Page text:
‘Smells’ cut from Bill but charities fear homeless will still be criminalised

Campaigners had said the Criminal Justice Bill was drafted so widely it could result in rough sleepers being arrested or fined for smelling bad.

Charities said rough sleepers will face being criminalised under new legislation
Charities said rough sleepers will face being criminalised under new legislation (Yui Mok/PA)

Campaigners have welcomed the removal of “outrageous” references to homeless people smelling as part of new legislation but said rough sleepers remain at risk of being criminalised for having nowhere else to go.

References to “excessive” smells had prompted an outcry among campaigners and MPs who feared the Criminal Justice Bill had been drafted so widely it could result in rough sleepers being arrested or fined for having an odour.

The Government confirmed the change ahead of the Bill returning to the House of Commons this week.

The Home Office said on Monday that the references had been intended to refer to rubbish dumped or human waste, and were never meant to wrongly criminalise people for not being able to wash.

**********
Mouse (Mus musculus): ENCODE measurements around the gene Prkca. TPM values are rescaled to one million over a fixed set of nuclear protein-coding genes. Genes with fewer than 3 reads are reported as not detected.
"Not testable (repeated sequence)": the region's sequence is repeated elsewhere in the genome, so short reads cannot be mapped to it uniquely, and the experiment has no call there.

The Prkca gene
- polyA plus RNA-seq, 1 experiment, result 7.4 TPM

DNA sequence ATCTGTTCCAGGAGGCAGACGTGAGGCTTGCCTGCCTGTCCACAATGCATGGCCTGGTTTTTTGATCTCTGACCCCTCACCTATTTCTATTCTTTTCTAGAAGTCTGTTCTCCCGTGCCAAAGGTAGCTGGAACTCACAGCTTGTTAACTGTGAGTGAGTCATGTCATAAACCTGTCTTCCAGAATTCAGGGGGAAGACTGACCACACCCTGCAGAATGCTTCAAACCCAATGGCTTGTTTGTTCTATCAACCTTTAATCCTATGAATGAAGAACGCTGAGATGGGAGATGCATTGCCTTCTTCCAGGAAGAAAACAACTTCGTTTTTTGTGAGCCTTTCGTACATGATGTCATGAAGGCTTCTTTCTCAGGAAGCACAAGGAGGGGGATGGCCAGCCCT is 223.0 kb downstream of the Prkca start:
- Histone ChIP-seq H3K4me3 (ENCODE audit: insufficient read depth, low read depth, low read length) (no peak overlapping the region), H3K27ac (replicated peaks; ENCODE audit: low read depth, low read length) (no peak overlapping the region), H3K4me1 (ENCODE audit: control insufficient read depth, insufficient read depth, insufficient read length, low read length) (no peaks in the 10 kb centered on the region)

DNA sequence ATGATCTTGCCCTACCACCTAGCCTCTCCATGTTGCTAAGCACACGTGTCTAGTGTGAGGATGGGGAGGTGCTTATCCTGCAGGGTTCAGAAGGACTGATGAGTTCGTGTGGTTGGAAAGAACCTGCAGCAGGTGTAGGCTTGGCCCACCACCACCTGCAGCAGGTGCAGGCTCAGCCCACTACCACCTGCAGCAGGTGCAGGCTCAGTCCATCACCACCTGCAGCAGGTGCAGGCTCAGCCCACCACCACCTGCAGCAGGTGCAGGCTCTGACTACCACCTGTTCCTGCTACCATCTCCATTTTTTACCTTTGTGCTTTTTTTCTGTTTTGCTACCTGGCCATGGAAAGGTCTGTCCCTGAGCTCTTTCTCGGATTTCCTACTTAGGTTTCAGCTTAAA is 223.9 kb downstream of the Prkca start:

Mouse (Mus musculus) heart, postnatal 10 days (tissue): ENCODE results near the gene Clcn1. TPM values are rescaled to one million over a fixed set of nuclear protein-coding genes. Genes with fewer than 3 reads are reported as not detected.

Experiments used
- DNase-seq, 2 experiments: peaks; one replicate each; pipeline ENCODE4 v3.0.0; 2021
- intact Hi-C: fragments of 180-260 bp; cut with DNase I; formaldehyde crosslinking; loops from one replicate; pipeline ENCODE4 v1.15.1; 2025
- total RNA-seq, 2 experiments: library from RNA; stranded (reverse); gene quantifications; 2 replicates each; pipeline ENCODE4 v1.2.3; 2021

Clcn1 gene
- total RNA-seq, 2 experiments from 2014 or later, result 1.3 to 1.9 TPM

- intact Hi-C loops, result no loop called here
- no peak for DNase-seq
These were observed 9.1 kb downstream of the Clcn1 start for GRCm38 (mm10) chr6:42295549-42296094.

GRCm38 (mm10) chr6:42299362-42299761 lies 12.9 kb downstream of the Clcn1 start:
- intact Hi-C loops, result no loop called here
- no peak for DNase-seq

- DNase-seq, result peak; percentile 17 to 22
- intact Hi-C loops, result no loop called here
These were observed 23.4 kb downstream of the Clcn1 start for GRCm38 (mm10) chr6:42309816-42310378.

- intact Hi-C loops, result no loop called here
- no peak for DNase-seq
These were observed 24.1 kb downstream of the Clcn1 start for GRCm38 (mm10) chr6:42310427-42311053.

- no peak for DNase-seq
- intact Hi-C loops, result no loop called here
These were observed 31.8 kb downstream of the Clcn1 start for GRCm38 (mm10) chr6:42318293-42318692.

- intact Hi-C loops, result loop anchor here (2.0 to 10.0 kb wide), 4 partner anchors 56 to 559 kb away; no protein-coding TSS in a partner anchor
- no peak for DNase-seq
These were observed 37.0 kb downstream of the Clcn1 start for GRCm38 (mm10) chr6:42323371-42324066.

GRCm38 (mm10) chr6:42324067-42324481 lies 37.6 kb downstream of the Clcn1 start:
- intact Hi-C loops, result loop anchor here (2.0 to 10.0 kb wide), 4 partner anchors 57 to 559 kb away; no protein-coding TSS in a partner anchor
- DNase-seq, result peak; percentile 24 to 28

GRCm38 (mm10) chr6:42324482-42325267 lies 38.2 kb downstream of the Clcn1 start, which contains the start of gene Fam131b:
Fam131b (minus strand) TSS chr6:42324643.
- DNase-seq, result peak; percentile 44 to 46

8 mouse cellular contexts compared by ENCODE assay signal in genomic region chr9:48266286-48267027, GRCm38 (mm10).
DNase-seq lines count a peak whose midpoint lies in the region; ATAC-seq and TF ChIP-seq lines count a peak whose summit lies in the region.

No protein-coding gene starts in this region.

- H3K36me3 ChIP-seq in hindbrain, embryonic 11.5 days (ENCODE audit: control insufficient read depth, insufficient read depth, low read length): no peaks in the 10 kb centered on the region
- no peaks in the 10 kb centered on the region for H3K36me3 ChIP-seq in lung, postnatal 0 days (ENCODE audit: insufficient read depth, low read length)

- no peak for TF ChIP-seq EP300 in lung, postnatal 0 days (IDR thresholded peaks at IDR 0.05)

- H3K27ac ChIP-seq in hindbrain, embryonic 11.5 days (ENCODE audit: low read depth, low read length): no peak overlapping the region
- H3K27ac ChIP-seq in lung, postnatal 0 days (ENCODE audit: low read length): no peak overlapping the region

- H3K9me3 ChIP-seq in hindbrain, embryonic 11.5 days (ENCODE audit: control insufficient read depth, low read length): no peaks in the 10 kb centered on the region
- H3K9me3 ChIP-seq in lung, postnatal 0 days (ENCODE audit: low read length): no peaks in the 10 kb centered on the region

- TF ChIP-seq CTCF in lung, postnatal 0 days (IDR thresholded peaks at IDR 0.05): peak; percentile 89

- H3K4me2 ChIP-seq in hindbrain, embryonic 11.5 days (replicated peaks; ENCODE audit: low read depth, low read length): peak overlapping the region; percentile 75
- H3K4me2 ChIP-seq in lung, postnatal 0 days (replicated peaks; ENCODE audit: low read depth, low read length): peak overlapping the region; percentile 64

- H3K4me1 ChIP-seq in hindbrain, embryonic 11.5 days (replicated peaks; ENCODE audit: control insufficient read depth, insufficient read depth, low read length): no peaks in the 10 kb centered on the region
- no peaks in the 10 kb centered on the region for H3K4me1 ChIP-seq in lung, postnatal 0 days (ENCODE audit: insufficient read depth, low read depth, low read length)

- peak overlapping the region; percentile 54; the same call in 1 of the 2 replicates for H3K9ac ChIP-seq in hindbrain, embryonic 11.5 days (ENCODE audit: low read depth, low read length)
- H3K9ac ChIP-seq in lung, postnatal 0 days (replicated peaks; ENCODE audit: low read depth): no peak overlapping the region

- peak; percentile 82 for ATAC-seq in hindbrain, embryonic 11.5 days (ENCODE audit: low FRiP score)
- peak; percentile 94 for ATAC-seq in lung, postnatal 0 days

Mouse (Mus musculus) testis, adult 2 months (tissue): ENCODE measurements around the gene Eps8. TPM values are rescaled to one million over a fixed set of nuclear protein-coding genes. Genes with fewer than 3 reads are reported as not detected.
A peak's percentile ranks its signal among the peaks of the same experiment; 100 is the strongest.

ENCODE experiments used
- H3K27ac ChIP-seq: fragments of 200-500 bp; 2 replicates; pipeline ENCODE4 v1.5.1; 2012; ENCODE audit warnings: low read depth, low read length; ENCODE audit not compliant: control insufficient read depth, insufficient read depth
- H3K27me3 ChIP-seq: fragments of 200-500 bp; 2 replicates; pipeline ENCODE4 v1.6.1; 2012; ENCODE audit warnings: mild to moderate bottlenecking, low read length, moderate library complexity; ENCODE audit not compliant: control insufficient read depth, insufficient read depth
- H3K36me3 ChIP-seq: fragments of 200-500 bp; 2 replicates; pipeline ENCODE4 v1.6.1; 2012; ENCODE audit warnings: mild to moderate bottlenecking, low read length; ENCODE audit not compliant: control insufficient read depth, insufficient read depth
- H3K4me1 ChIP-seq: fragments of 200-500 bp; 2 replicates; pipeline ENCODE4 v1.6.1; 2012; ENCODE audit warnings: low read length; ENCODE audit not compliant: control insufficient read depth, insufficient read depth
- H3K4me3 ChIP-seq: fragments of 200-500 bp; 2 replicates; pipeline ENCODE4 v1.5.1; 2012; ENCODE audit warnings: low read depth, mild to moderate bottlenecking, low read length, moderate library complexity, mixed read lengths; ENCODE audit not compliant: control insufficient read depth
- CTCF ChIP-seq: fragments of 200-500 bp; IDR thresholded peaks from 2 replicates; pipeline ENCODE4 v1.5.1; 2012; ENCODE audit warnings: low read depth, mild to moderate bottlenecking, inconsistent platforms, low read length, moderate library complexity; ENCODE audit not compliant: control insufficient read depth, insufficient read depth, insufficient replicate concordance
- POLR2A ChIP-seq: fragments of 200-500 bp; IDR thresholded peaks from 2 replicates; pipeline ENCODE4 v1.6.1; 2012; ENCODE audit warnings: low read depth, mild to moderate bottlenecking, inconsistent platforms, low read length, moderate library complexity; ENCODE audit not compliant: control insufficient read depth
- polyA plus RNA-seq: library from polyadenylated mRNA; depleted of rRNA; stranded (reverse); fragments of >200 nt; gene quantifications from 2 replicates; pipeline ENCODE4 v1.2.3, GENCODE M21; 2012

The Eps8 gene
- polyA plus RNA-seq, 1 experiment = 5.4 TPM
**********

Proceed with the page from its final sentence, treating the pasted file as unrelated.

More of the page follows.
Asked about the controversy last month the Prime Minister’s spokesman said Rishi Sunak did not believe people should be arrested because they smell.

The No 10 spokesman had added that the “focus” of the new legislation is on replacing a Vagrancy Act that “criminalises people for being homeless” while also protecting the public from “harassment and intimidation”.

Homelessness charity Crisis said it was “pleased to see that the Westminster Government has removed some of the more outrageous measures contained in the Bill” after campaigners spoke out.

But the organisation’s chief executive, Matt Downie, said that “sadly the premise of the proposed laws remains the same”.

He said: “People forced to sleep rough will continue to be viewed as a nuisance and they will remain at risk of fines and prison sentences. This is unacceptable.

Homeless people sleep on the plinth of the Ferdinand Foch equestrian statue in Victoria, London
Homeless people sleep on the plinth of the Ferdinand Foch equestrian statue in Victoria, London (Nick Ansell/PA)

“We have said time and time again that these powers are not needed.

“If the Westminster Government really wants to end rough sleeping, then it should focus on the things we know work – such as building thousands more social homes and increasing funding for support services like Housing First.

“Criminalising people who don’t have a home will never be the answer.”

Shelter chief executive Polly Neate said: “Homelessness is a political choice. The Government’s catastrophic failure to build enough social homes combined with skyrocketing private rents has led to record numbers of people not being able to afford to keep a roof over their heads.

“Instead of punishing people for the Government’s own political failures, politicians should be trying to prevent them from ending up on the streets.”